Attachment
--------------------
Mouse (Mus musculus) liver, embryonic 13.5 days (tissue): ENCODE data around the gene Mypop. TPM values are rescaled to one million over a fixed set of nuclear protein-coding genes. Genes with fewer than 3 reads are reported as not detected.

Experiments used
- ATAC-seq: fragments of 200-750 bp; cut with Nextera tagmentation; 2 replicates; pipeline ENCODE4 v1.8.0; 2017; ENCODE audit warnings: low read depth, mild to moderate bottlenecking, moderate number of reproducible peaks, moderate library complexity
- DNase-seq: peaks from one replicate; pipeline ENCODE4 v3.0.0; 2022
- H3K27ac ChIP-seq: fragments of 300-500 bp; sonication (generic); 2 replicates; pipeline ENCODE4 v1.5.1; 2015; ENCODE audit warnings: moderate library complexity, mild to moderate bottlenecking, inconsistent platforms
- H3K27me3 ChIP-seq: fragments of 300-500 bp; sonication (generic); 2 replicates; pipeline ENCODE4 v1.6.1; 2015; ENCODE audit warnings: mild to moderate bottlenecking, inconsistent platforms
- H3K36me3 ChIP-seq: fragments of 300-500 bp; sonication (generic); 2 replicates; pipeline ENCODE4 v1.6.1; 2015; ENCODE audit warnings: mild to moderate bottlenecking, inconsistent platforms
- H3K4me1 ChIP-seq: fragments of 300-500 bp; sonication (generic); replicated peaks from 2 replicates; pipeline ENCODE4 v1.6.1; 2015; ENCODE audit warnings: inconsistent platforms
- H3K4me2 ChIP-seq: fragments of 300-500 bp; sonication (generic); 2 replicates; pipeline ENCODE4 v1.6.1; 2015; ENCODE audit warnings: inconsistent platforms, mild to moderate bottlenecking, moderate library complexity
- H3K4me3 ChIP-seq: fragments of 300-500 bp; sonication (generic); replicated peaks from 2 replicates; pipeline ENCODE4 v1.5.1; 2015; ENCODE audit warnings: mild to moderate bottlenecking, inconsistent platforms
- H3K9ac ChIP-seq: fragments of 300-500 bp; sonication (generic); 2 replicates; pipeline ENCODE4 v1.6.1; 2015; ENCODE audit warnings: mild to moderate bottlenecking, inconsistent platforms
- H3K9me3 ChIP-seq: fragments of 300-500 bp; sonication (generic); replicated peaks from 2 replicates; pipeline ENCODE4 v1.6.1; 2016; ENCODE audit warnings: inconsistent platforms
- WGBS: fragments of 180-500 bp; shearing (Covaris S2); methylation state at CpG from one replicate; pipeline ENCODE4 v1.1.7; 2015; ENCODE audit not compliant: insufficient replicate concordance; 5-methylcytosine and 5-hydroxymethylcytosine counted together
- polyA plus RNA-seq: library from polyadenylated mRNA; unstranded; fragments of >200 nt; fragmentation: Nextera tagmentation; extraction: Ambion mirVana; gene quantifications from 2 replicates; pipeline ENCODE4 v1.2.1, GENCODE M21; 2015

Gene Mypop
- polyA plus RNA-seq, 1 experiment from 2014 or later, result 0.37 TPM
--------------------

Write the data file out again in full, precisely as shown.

Mouse (Mus musculus) liver, embryonic 13.5 days (tissue): ENCODE data around the gene Mypop. TPM values are rescaled to one million over a fixed set of nuclear protein-coding genes. Genes with fewer than 3 reads are reported as not detected.

Experiments used
- ATAC-seq: fragments of 200-750 bp; cut with Nextera tagmentation; 2 replicates; pipeline ENCODE4 v1.8.0; 2017; ENCODE audit warnings: low read depth, mild to moderate bottlenecking, moderate number of reproducible peaks, moderate library complexity
- DNase-seq: peaks from one replicate; pipeline ENCODE4 v3.0.0; 2022
- H3K27ac ChIP-seq: fragments of 300-500 bp; sonication (generic); 2 replicates; pipeline ENCODE4 v1.5.1; 2015; ENCODE audit warnings: moderate library complexity, mild to moderate bottlenecking, inconsistent platforms
- H3K27me3 ChIP-seq: fragments of 300-500 bp; sonication (generic); 2 replicates; pipeline ENCODE4 v1.6.1; 2015; ENCODE audit warnings: mild to moderate bottlenecking, inconsistent platforms
- H3K36me3 ChIP-seq: fragments of 300-500 bp; sonication (generic); 2 replicates; pipeline ENCODE4 v1.6.1; 2015; ENCODE audit warnings: mild to moderate bottlenecking, inconsistent platforms
- H3K4me1 ChIP-seq: fragments of 300-500 bp; sonication (generic); replicated peaks from 2 replicates; pipeline ENCODE4 v1.6.1; 2015; ENCODE audit warnings: inconsistent platforms
- H3K4me2 ChIP-seq: fragments of 300-500 bp; sonication (generic); 2 replicates; pipeline ENCODE4 v1.6.1; 2015; ENCODE audit warnings: inconsistent platforms, mild to moderate bottlenecking, moderate library complexity
- H3K4me3 ChIP-seq: fragments of 300-500 bp; sonication (generic); replicated peaks from 2 replicates; pipeline ENCODE4 v1.5.1; 2015; ENCODE audit warnings: mild to moderate bottlenecking, inconsistent platforms
- H3K9ac ChIP-seq: fragments of 300-500 bp; sonication (generic); 2 replicates; pipeline ENCODE4 v1.6.1; 2015; ENCODE audit warnings: mild to moderate bottlenecking, inconsistent platforms
- H3K9me3 ChIP-seq: fragments of 300-500 bp; sonication (generic); replicated peaks from 2 replicates; pipeline ENCODE4 v1.6.1; 2016; ENCODE audit warnings: inconsistent platforms
- WGBS: fragments of 180-500 bp; shearing (Covaris S2); methylation state at CpG from one replicate; pipeline ENCODE4 v1.1.7; 2015; ENCODE audit not compliant: insufficient replicate concordance; 5-methylcytosine and 5-hydroxymethylcytosine counted together
- polyA plus RNA-seq: library from polyadenylated mRNA; unstranded; fragments of >200 nt; fragmentation: Nextera tagmentation; extraction: Ambion mirVana; gene quantifications from 2 replicates; pipeline ENCODE4 v1.2.1, GENCODE M21; 2015

Gene Mypop
- polyA plus RNA-seq, 1 experiment from 2014 or later, result 0.37 TPM